• 10. Characteristics of rural communities (cont’d)• Concrete thinking and reserved behaviors• Traditional values and conservatism• More holistic, less compartmentalized lives EP 2.1.3a Copyright © 2012 Cengage Learning, Brooks/Cole Publishing
  • 11. Social organization of rural communitiesAlthough there are common threads of roles andRelationships that knit the community together,each locale has its own characterEP 2.1.7a Copyright © 2012 Cengage Learning, Brooks/Cole Publishing
  • 12. Support services in rural communities• Scarce or nonexistent• Church is a significant institution• County agent often serves as counselor, case manager, and resource finder• Reliance on informal or natural helping networks• Impact of digital divideEP 2.1.1a, 2.1.8a Copyright © 2012 Cengage Learning, Brooks/Cole Publishing
  • 13. Social problems in rural areas• Few available mental health services• Major gaps in health care services• Persistent poverty• Rapidly-growing older adult population• Ethnic segregationEP 2.1.3a, 2.1.7b Copyright © 2012 Cengage Learning, Brooks/Cole Publishing
  • 14. The rural familyThe notion that rural families experience a highdegree of harmony, are problem free, and enjoy highlevels of life satisfaction is not necessarily borne outby factEP 2.1.3a, 2.1.7b Copyright © 2012 Cengage Learning, Brooks/Cole Publishing
  • 15. Crisis of the small farmerFew resources are available to assist the small farmerand rancher in maintaining property and purchasingequipment essential for successful competitionEP 2.1.3a, 2.1.7b Copyright © 2012 Cengage Learning, Brooks/Cole Publishing
  • 16. Social welfare in rural communities• Rural areas vary in ability to finance needed services• Few services are available – those that are tend to be basic ones• Public social services are generally extended to rural areas through state agencies EP 2.1.1a, 2.1.8a, 2.1.9b Copyright © 2012 Cengage Learning, Brooks/Cole Publishing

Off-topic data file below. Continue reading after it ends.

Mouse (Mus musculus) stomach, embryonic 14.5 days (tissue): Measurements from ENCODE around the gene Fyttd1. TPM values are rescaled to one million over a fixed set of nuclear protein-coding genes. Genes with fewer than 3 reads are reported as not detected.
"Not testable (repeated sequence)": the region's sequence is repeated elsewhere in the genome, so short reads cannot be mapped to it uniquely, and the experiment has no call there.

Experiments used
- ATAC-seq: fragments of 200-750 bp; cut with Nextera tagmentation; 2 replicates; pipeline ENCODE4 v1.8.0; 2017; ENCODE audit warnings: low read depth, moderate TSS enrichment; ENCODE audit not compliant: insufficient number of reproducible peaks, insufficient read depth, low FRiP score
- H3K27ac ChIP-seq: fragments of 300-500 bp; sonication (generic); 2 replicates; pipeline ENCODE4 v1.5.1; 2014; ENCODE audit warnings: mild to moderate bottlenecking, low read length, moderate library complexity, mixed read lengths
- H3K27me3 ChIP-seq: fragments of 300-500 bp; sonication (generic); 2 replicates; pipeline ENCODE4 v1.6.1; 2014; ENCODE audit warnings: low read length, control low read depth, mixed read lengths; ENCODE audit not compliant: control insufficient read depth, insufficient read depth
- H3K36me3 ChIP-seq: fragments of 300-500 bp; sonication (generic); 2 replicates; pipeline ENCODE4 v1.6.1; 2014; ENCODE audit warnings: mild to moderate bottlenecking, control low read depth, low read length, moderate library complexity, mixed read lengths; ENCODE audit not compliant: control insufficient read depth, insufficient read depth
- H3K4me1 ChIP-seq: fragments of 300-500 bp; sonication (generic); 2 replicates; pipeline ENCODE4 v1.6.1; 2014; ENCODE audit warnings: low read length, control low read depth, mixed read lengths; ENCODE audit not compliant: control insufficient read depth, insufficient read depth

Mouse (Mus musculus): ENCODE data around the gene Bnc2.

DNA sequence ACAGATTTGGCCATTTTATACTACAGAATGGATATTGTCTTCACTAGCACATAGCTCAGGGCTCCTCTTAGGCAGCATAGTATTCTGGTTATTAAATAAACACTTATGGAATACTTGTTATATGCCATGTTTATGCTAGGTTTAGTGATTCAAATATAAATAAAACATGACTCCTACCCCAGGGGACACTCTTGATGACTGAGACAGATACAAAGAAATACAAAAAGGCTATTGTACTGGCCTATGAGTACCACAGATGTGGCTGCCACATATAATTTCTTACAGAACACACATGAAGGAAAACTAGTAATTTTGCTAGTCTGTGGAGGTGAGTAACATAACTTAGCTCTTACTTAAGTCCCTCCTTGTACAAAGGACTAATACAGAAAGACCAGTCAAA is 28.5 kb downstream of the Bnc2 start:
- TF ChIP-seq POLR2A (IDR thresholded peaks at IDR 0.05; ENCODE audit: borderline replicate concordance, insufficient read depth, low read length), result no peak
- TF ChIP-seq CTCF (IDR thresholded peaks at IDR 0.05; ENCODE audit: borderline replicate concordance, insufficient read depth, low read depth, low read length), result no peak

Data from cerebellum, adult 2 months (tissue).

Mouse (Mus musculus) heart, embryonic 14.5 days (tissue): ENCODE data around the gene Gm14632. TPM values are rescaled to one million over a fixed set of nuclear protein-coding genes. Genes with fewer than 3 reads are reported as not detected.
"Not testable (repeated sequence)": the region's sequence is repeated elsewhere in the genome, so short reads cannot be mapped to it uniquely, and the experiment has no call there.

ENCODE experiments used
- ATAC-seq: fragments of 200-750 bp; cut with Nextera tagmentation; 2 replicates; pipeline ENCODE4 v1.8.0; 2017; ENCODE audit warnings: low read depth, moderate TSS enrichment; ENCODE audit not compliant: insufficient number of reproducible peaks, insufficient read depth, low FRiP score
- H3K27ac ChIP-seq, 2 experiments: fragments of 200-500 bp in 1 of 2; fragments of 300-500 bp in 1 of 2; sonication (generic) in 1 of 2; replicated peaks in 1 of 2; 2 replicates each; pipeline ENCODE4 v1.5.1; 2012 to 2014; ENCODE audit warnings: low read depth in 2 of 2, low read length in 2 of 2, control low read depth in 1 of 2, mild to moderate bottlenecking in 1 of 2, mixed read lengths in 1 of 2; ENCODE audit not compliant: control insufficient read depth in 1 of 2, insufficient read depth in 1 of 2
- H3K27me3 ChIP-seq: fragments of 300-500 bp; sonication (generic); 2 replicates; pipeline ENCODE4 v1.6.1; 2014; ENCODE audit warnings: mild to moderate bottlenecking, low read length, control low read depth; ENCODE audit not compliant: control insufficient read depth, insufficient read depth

• 17. Social work in rural settings• Change comes slow• Strong relationships with community leaders are essential• Requires knowledge of resources, resource development, methods of linking clients with resources, and case management EP 2.1.1a, 2.1.7b, 2.1.8a Copyright © 2012 Cengage Learning, Brooks/Cole Publishing
  • 18. Social Work in Rural Settings• Everyone knows the social worker both professionally and personally• Maintaining client confidentiality can be difficult• Social workers who do not reside in the community are often regarded as outsidersEP 2.1.1a, 2.1.7b, 2.1.8a Copyright © 2012 Cengage Learning, Brooks/Cole Publishing
  • 19. Rural social work as generalist practice• Settings, problems, and lack of resources provide a unique set of challenges• Requires creativity, innovation, and ability to mobilize resources• Seen as neighbors as well as practitionersEP 2.1.1a, 2.1.7b, 2.1.8b Copyright © 2012 Cengage Learning, Brooks/Cole Publishing